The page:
While it was beyond the scope of our cross-sectional study to document direct clinical effects of hunger, such as weight loss or decreases in serum albumin levels, the data regarding the associations of hypoglycemia with hunger and food insecurity provide a concerning link to health outcomes. In fact, we first undertook this study because of clinical observations of inadequate food supply in some of our diabetic patients, leading to discontinuation of insulin and hospitalization for ketoacidosis. While we do not know how prevalent such direct health effects of hunger might be, we urge policymakers to consider these data as they make decisions regarding funding for food and nutrition programs. Clinicians caring for a similar patient population should ask about food adequacy, as hunger may affect clinical decision making and health status for individual patients.

Pappas G, Queen S, Hadden W, Fisher G. The increasing disparity in mortality between socioeconomic groups in the United States, 1960 and 1986.  N Engl J Med.1993;329:103-109.
Pincus T, Callahan LF. Associations of low formal education level and poor health status: behavioral, in addition to demographic and medical, explanations?  J Clin Epidemiol.1994;47:355-361.
Guralnik JM, Land KC, Blazer D, Fillenbaum GG, Branch LG. Educational status and active life expectancy among older blacks and whites.  N Engl J Med.1993;329:110-116.
Williams MV, Parker RM, Baker DW.  et al.  Inadequate functional health literacy among patients at two public hospitals.  JAMA.1995;274:1677-1682.
Epstein AM, Stern RS, Tognetti J.  et al.  The association of patients' socioeconomic characteristics with the length of hospital stay and hospital charges within diagnosis-related groups.  N Engl J Med.1988;318:1579-1585.
Davey-Smith A, Hart C, Blame D, Gillis C, Hawthorne V. Lifetime socioeconomic position and mortality: prospective observational study.  BMJ.1997;314:547-552.
Steffee WP. Malnutrition in hospitalized patients.  JAMA.1980;244:2630-2635.
Physician Task Force on Hunger in America.  Hunger in America: The Growing Epidemic.  Middletown, Conn: Wesleyan University Press; 1985.
Roubenoff R, Roubenoff RA, Preto J, Balke CW. Malnutrition among hospitalized patients: a problem of physician awareness.  Arch Intern Med.1987;147:1462-1465.
Rosenberg E, Bernabo L. Hunger: a hospital survey.  Soc Work Health Care.1992;16:83-95.
Jones JY, Richardson J. Federal Food Programs: Legislation in the 104th Congress: Congressional Research Service Report for Congress.  Washington, DC: Congressional Research Service; October 29, 1996. Document 96-861 ENR.
Kendall A, Olson CM, Frongillo EA. Validation of the Radimer/Cornell Measures of Hunger and Food Insecurity.  J Nutr.1995;125:2793-2801.
Hamilton WL, Cook JT, Thompson WW.  et al.  Measuring Food Security in the United States, Household Food Security in the United States, Summary Report of the Food Security Measurement Project.  Alexandria, Va: USDA Food and Consumer Service; September 1997.
Cohen BE. Food security and hunger policy for the 1990's.  Nutr Today.1990;25:23-27.
Campbell CC. Food insecurity: a nutritional outcome or a predictor variable?  J Nutr.1991;121:408-415.
Uvin P. The state of world hunger.  Nutr Rev.1994;52:151-161.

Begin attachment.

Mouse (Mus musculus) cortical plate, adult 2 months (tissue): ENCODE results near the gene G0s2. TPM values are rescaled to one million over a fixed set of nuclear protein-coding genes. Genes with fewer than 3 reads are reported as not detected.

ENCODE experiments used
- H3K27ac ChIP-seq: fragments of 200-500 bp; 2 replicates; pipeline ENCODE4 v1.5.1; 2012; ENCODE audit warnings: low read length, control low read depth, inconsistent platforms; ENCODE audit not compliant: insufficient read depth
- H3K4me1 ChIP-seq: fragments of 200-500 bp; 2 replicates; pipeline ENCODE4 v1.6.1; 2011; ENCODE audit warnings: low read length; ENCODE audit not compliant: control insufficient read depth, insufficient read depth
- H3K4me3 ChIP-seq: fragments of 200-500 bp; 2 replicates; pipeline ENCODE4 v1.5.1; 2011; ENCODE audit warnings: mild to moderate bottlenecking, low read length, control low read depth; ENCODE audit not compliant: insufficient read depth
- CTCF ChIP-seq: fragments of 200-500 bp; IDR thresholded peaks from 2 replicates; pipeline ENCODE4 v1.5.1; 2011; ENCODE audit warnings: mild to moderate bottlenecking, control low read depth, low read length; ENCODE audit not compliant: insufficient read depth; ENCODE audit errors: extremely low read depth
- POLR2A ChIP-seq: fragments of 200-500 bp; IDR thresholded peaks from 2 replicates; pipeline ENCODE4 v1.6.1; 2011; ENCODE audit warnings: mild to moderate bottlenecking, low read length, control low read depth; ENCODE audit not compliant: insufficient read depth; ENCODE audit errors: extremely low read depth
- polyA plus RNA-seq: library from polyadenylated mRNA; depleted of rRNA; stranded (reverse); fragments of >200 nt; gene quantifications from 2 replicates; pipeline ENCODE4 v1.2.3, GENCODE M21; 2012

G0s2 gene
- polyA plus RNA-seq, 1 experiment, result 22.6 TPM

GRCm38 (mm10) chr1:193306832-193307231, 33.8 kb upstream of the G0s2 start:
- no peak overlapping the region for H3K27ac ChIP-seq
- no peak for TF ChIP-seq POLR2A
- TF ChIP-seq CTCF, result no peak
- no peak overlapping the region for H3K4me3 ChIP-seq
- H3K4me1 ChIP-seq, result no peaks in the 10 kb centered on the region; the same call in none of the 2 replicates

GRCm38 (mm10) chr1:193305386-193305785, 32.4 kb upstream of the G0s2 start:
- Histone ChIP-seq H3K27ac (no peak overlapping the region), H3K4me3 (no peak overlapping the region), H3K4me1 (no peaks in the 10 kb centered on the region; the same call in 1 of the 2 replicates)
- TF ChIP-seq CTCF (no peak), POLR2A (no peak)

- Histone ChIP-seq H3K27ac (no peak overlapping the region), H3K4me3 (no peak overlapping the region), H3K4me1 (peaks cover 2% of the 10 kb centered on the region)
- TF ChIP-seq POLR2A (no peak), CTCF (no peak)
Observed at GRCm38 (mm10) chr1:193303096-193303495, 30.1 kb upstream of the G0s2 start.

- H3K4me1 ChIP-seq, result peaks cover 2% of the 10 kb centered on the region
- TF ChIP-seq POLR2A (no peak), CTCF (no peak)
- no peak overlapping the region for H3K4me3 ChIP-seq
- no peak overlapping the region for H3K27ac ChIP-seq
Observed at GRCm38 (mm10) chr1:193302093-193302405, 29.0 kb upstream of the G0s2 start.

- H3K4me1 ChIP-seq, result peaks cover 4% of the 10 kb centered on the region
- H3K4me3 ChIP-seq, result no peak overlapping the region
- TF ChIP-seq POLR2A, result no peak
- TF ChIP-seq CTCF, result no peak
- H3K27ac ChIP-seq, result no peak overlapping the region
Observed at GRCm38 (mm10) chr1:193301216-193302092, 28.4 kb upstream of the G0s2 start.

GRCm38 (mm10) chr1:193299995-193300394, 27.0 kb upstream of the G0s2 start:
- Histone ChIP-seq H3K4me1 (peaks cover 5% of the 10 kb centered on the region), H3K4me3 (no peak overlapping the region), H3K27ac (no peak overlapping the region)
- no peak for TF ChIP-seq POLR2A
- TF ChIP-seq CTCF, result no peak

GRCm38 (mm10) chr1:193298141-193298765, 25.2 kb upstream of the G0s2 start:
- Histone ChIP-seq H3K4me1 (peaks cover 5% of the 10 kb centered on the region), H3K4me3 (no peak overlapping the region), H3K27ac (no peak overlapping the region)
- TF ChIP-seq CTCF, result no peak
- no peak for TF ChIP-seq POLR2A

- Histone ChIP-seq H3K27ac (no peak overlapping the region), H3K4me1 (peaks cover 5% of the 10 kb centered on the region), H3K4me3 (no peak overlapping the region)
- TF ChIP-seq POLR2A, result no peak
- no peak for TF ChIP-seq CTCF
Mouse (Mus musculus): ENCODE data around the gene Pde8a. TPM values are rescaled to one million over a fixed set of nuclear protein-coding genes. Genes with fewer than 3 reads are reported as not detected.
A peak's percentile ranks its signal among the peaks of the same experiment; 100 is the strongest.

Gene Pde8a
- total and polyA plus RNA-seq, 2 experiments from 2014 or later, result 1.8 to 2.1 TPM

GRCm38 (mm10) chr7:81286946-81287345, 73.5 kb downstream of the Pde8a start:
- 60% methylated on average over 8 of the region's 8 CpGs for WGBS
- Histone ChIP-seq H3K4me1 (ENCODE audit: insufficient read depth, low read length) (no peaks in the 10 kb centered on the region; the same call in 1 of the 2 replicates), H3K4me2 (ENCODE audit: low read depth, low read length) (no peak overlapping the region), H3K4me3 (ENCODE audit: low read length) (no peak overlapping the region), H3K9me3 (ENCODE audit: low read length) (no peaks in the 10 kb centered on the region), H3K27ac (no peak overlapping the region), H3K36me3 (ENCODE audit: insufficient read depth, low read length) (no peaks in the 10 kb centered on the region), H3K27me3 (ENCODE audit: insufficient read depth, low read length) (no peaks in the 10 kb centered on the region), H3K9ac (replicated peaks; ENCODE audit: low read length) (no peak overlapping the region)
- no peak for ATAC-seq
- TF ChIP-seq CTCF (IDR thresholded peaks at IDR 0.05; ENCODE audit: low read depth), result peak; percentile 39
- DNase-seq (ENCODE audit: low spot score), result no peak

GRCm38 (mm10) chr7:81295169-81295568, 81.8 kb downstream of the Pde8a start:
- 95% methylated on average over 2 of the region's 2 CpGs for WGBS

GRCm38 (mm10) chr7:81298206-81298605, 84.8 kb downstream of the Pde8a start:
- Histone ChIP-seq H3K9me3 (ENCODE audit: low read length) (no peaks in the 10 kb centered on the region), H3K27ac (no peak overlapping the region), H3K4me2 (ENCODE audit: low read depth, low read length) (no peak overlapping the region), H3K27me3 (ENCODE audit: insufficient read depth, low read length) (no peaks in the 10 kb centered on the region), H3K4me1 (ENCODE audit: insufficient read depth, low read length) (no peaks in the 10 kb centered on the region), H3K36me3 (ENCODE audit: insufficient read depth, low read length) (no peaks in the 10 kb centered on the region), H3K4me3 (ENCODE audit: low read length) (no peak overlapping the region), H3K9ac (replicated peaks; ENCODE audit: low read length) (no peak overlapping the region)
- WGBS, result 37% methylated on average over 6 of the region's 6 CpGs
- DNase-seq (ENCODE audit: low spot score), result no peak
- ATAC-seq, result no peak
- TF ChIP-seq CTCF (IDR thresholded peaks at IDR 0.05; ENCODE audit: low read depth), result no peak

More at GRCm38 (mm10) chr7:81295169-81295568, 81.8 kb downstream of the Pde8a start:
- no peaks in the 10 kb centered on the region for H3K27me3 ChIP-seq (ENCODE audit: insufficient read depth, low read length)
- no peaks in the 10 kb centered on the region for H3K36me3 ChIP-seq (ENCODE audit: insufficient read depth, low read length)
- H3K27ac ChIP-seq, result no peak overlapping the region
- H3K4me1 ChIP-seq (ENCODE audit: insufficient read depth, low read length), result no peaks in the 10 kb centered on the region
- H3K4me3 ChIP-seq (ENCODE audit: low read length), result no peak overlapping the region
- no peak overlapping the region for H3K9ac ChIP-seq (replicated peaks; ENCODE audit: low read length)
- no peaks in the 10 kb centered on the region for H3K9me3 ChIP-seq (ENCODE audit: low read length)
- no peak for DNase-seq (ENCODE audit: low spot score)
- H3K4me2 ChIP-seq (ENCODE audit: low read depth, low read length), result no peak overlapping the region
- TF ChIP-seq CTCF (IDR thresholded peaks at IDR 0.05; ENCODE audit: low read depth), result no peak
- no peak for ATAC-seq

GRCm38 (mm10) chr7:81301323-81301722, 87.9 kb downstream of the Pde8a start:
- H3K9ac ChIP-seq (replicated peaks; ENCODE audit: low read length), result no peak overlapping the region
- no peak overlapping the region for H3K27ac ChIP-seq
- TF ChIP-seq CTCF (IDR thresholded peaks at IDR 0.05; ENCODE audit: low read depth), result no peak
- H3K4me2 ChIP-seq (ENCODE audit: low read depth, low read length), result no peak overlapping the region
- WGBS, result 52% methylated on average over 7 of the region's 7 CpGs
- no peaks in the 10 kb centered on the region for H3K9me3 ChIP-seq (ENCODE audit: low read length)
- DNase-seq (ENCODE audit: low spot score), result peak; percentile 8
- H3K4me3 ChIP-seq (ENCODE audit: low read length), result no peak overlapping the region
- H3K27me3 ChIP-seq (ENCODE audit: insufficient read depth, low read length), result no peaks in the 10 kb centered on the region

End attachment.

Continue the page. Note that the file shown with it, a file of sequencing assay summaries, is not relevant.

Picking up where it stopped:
Edmund EJ, Gillum BS. 1994 Summary: National Hospital Discharge Survey.  Hyattsville, Md: National Center for Health Statistics; 1996. Advance Data From Vital and Health Statistics, No. 278.
Maslow AH. Motivation and Personality.  New York, NY: Harper & Row; 1970.
Kinsey JD. Food and families' socioeconomic status.  J Nutr.1994;124:1878S-1885S.
Brown JL, Allen D. Hunger in America.  Annu Rev Public Health.1988;9:503-526.

Figures

Tables

Table Graphic Jump LocationTable 2.—Patient Characteristics and the Prevalence of Hunger (n=567)
Table Graphic Jump LocationTable 4.—Effect of Change in Food Aid*
Table Graphic Jump LocationTable 5.—Predictors of Food Insecurity and Hunger

References

Pappas G, Queen S, Hadden W, Fisher G. The increasing disparity in mortality between socioeconomic groups in the United States, 1960 and 1986.  N Engl J Med.1993;329:103-109.
Pincus T, Callahan LF. Associations of low formal education level and poor health status: behavioral, in addition to demographic and medical, explanations?  J Clin Epidemiol.1994;47:355-361.
Guralnik JM, Land KC, Blazer D, Fillenbaum GG, Branch LG. Educational status and active life expectancy among older blacks and whites.  N Engl J Med.1993;329:110-116.
Williams MV, Parker RM, Baker DW.  et al.  Inadequate functional health literacy among patients at two public hospitals.  JAMA.1995;274:1677-1682.
Epstein AM, Stern RS, Tognetti J.  et al.  The association of patients' socioeconomic characteristics with the length of hospital stay and hospital charges within diagnosis-related groups.  N Engl J Med.1988;318:1579-1585.
Davey-Smith A, Hart C, Blame D, Gillis C, Hawthorne V. Lifetime socioeconomic position and mortality: prospective observational study.  BMJ.1997;314:547-552.
Steffee WP. Malnutrition in hospitalized patients.  JAMA.1980;244:2630-2635.
Physician Task Force on Hunger in America.  Hunger in America: The Growing Epidemic.  Middletown, Conn: Wesleyan University Press; 1985.
Roubenoff R, Roubenoff RA, Preto J, Balke CW. Malnutrition among hospitalized patients: a problem of physician awareness.  Arch Intern Med.1987;147:1462-1465.
Rosenberg E, Bernabo L. Hunger: a hospital survey.  Soc Work Health Care.1992;16:83-95.
Jones JY, Richardson J. Federal Food Programs: Legislation in the 104th Congress: Congressional Research Service Report for Congress.  Washington, DC: Congressional Research Service; October 29, 1996. Document 96-861 ENR.
Kendall A, Olson CM, Frongillo EA. Validation of the Radimer/Cornell Measures of Hunger and Food Insecurity.  J Nutr.1995;125:2793-2801.
Hamilton WL, Cook JT, Thompson WW.  et al.  Measuring Food Security in the United States, Household Food Security in the United States, Summary Report of the Food Security Measurement Project.  Alexandria, Va: USDA Food and Consumer Service; September 1997.
Cohen BE. Food security and hunger policy for the 1990's.  Nutr Today.1990;25:23-27.
Campbell CC. Food insecurity: a nutritional outcome or a predictor variable?  J Nutr.1991;121:408-415.
Uvin P. The state of world hunger.  Nutr Rev.1994;52:151-161.
Edmund EJ, Gillum BS. 1994 Summary: National Hospital Discharge Survey.  Hyattsville, Md: National Center for Health Statistics; 1996. Advance Data From Vital and Health Statistics, No. 278.
Maslow AH. Motivation and Personality.  New York, NY: Harper & Row; 1970.
Kinsey JD. Food and families' socioeconomic status.  J Nutr.1994;124:1878S-1885S.
Brown JL, Allen D. Hunger in America.  Annu Rev Public Health.1988;9:503-526.